Dr Simon Quinn, University of Oxford
Start: Sep 2014 | End: Aug 2017
Recent research on microfinance suggests that savings products may be more useful for poor communities than loan products.
Motivated by this research, the project aims to address two main questions:
- How do ROSCA-like (Rotating Savings and Credit Associations) products compare to standard loan contracts for microenterprises?
- Can banks overcome contract enforcement problems in offering ROSCA-like financial products?
To understand how savings products can be improved for the poor, we need to understand several important issues;
- Why the poor do not save more?
- How does household behaviour change when the household is a debtor, rather than a creditor?
- Can better microfinance products be developed to facilitate saving?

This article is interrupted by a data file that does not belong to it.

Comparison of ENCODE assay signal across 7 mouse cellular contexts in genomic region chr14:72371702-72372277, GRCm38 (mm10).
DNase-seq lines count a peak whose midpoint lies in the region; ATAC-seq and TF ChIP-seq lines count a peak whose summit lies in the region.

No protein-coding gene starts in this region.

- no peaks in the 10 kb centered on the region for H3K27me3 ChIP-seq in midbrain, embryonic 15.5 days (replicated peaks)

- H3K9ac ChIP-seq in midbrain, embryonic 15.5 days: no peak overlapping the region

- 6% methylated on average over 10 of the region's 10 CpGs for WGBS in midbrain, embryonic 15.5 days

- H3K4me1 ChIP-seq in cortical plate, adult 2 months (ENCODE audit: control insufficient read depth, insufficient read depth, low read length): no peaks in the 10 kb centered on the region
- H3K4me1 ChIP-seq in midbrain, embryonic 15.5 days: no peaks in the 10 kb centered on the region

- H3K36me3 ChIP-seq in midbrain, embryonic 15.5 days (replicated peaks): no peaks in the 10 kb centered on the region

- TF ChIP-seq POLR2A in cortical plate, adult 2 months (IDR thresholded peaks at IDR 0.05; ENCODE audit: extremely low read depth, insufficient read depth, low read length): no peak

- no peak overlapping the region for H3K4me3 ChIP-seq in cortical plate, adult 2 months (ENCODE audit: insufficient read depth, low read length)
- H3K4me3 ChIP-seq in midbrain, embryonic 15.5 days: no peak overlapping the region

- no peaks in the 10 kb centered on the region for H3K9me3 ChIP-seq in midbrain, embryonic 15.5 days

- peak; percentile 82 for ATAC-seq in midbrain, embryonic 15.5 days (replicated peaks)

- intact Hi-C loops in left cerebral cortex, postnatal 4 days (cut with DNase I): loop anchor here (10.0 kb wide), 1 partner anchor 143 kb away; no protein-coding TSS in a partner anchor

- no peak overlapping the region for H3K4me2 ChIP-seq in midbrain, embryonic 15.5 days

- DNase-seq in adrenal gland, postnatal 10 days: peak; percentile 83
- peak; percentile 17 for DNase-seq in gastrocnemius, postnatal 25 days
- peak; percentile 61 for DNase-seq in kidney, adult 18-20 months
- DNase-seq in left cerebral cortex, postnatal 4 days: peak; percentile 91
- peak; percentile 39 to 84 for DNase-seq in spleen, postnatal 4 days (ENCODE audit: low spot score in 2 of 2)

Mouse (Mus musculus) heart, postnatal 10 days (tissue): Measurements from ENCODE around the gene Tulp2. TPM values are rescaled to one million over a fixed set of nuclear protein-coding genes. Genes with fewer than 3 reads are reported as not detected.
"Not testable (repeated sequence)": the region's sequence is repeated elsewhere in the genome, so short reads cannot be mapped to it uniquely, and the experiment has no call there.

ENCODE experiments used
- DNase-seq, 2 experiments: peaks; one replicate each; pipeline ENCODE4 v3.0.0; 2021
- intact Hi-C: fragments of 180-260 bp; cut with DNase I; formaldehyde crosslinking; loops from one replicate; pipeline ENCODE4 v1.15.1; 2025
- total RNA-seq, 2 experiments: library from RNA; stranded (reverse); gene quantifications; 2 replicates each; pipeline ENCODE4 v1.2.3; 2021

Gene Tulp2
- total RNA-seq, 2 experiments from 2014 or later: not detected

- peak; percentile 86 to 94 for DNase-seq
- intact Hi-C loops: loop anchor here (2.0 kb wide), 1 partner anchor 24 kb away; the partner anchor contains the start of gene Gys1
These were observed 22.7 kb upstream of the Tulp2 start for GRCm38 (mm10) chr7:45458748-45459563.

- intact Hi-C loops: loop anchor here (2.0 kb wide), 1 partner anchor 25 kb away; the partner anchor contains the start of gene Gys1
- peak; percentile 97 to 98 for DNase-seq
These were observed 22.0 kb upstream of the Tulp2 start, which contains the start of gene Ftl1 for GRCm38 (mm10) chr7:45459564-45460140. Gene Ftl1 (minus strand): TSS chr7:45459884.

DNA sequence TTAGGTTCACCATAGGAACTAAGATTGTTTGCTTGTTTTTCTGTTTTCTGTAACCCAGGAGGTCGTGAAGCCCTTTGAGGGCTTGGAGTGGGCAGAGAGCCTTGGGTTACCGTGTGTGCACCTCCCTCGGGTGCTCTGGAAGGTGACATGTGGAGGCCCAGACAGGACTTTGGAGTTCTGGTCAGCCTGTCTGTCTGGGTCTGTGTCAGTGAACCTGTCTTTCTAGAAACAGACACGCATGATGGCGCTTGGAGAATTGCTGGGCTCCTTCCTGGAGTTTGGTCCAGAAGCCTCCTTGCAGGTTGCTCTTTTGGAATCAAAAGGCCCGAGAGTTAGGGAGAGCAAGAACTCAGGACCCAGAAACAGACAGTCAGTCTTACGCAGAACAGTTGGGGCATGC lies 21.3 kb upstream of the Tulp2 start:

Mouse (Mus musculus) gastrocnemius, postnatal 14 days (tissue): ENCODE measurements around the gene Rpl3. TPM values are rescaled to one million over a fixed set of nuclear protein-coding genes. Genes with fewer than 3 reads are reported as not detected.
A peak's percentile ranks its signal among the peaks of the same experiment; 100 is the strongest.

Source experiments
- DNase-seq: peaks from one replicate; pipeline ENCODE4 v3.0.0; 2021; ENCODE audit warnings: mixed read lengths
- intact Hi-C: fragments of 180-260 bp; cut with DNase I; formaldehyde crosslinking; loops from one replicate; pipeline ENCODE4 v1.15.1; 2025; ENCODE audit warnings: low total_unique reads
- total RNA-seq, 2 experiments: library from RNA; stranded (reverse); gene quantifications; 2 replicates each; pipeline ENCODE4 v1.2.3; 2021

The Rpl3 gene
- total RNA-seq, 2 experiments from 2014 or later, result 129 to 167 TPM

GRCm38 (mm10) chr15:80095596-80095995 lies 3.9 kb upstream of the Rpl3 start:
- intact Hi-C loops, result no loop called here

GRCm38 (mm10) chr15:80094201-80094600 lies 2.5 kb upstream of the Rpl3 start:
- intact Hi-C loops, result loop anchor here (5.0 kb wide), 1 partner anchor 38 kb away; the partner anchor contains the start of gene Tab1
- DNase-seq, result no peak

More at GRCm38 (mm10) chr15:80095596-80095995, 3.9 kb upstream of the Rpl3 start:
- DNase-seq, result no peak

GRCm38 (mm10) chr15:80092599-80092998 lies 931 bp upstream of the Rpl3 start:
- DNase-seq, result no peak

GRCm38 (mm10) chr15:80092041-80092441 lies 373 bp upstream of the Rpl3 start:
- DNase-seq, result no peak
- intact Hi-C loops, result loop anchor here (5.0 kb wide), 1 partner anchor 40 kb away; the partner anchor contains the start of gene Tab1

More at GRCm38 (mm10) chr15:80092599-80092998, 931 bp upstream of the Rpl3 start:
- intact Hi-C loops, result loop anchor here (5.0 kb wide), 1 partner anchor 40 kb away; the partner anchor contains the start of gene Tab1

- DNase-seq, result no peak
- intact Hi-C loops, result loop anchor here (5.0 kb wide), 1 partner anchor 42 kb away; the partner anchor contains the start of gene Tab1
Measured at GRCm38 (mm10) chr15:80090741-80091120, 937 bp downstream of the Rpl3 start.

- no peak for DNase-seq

The research will use Randomised Controlled Trials on assigned microenterprises, using a 'cluster-randomised' design, treating in some locations but not in others. In treated locations, firms will be assigned to different positions in a rotating credit structure and interest rates will be varied. A baseline and three follow-up surveys of the targeted microenterprises will be conducted at three-month intervals in control and treated locations, to form a four-wave panel. High frequency data using short phone surveys will be collected, and we will augment this sample with data generated by the bank internally.
We anticipate that the research results will have direct relevance to both policymakers and microfinance providers. If our product proves viable, it could provide small enterprises with a mechanism to increase investment and employment - and, in turn, to drive growth.